It's International Women's Day! We chat to one of motorsport's pioneering female racers…
By BeckyAdele / Tuesday, March 8, 2022 / Loading comments
We’re always proud when our little PH family does well in the world. And our former blogger – and, back then, Euro Hillclimbing star – Charlie Martin is doing very well indeed.
Her racing CV already covers the British Hill Climb Championship, European Hill Climb Championship, Ginetta GT5 Challenge, Michelin Le Mans Cup, VLN Championship, Britcar Endurance – and she was the first transgender racer to compete in the 24 Hours of Nurburgring (she finished an impressive fourth in her class). Now she’s one-upping that achievement, with her sights set on being the first transgender competitor at the 24 Hours of Le Mans. Oh – and she’s been featured in Vogue magazine on the Vogue 25 list of “the most influential women working in Britain.” That’s the closest anyone from PH has ever been to becoming America’s Next Top Model.
So Charlie more than ticked our boxes for a PH Meets, both as a true ambassador for International Women’s Day, and also just because she’s a super cool and talented racer.
PH: Happy International Women’s Day Charlie! Hope you haven’t forgotten about your friends at little ol’ PistonHeads?
CM: Of course not! It was when I used to race in the French Hillclimb Championships – I bought a Formula Renault and built a van, like a Luton van, into a motorhome-cum-race truck. I was a racing nomad going all around France competing in amazing places. It was a crazy experience. I was chatting with [PistonHeads’ old friend] Dan Trent and he wanted me to start a blog about the adventure. It was quite fun.
PH: We’ll start with an easy one – what’s your favourite childhood car memory?
CM: Back when I was really young, my dad had a Ferrari 308, which was super cool – black with cream leather. He’d always wanted that – it was his pride and joy that he saved up and bought. Back then, with no internet or anything, you just didn’t see Ferraris and Lamborghinis and things like that like you do these days. That was a big deal for me. It looked incredible – I remember going for drives with him, and I suppose on one level, that was probably a big part of the beginning of my fascination with cars. Seeing that car up close, the smell of it, the interior and everything. It was just so different to anything else you saw on the road. It was almost like a spaceship to me when I was six years old.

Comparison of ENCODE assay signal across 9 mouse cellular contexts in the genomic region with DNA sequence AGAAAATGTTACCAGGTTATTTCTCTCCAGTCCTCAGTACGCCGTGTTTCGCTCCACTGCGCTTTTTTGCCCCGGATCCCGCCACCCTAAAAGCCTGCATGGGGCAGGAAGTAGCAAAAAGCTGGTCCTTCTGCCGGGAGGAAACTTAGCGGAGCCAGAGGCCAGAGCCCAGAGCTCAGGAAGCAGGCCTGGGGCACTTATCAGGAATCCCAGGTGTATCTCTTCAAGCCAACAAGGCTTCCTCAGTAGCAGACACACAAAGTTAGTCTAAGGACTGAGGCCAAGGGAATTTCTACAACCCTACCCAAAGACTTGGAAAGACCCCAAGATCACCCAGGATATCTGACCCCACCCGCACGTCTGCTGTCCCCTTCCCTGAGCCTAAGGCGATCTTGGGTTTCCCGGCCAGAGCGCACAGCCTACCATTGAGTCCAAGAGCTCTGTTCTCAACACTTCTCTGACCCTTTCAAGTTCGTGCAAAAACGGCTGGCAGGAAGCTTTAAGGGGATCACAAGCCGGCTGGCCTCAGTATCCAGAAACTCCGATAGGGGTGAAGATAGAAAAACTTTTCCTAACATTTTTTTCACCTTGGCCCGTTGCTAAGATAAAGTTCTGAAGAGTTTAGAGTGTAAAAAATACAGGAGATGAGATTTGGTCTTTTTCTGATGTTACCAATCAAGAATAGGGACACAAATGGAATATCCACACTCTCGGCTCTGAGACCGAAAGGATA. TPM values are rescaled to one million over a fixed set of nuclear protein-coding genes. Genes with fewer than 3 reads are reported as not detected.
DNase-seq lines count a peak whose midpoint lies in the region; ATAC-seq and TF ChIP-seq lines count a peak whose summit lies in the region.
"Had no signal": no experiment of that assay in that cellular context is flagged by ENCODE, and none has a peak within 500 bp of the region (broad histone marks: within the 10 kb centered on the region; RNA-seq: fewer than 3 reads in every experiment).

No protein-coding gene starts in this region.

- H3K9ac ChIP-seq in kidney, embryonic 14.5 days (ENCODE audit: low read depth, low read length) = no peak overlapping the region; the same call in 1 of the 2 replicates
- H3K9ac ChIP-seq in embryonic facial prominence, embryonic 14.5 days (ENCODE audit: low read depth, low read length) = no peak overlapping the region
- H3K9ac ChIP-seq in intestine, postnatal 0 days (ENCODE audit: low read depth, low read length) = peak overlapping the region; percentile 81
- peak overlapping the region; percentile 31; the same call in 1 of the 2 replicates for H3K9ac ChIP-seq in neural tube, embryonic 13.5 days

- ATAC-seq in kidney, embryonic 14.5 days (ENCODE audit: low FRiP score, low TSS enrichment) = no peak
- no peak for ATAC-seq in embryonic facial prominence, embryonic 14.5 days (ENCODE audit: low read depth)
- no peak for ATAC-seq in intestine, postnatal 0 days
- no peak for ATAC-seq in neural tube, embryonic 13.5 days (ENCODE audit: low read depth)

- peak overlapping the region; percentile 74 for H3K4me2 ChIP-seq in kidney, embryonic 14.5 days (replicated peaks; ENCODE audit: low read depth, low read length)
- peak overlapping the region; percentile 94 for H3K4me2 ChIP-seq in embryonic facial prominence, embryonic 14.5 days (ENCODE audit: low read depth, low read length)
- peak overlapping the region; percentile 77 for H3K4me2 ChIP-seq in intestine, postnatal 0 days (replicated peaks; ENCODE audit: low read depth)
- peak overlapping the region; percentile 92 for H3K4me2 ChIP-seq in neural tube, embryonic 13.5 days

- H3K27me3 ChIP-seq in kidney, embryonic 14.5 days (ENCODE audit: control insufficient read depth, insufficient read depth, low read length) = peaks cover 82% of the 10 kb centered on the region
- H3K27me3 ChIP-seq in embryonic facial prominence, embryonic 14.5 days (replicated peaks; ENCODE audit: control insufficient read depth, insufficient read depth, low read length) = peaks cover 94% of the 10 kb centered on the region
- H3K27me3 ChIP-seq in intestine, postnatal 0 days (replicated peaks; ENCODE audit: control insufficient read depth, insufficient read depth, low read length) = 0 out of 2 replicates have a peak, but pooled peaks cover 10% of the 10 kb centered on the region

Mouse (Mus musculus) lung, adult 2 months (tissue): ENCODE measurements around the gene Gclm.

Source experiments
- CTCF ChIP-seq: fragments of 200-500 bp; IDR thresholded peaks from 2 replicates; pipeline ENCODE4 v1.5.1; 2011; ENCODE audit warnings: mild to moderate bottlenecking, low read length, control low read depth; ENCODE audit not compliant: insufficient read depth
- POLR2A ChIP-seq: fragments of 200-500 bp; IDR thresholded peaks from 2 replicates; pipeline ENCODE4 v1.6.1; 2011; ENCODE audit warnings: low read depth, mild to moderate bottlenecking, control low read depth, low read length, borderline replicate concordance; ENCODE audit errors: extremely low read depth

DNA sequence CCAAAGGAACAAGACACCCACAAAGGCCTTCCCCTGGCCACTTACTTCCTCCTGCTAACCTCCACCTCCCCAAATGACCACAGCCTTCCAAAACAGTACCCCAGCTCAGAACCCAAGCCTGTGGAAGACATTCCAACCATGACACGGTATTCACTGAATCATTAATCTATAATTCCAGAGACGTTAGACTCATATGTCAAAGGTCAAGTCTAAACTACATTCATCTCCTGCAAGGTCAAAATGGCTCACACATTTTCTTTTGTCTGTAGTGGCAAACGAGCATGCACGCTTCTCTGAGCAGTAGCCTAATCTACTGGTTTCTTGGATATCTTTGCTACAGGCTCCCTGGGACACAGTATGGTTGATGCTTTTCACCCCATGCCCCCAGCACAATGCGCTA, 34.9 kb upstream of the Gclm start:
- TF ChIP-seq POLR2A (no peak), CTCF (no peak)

PH: What a car for the school run. What about your first car?
CM: Well, my first car only lasted about four weeks before I crashed it… But after that, I got a Renault Clio Mk1 1.4 RT – I absolutely loved it to bits. It was a metallic blue, purpley colour, slammed on 16in Team Dynamic wheels, with Pioneer stickers on the boot. What I really wanted was a Clio Williams – but the insurance would have been about £8,000…
PH: Ah, the dream…
CM: Well, it literally was – I had a dream about a Clio Williams 3 last year, I woke up at five in the morning, figured out how to manage the financing for it, then found one on Google… Then while I was driving down to London that day, I went to the dealer, and bought it there and then. It’s the sort of thing where you go “you should never buy the first car you see”… but I did! And it’s great! It takes you back to being 17 years old, it’s a great feeling. It’s not crazy fast, but you can hoon around it, it feels engaging. That’s my pride and joy at the minute. It’s my daily driver.
PH: There’s nothing like having an idea and rolling with it. Speaking of which, it’s your goal to be the first transgender racer in 24 Hours of Le Mans. How’s your preparations for that going?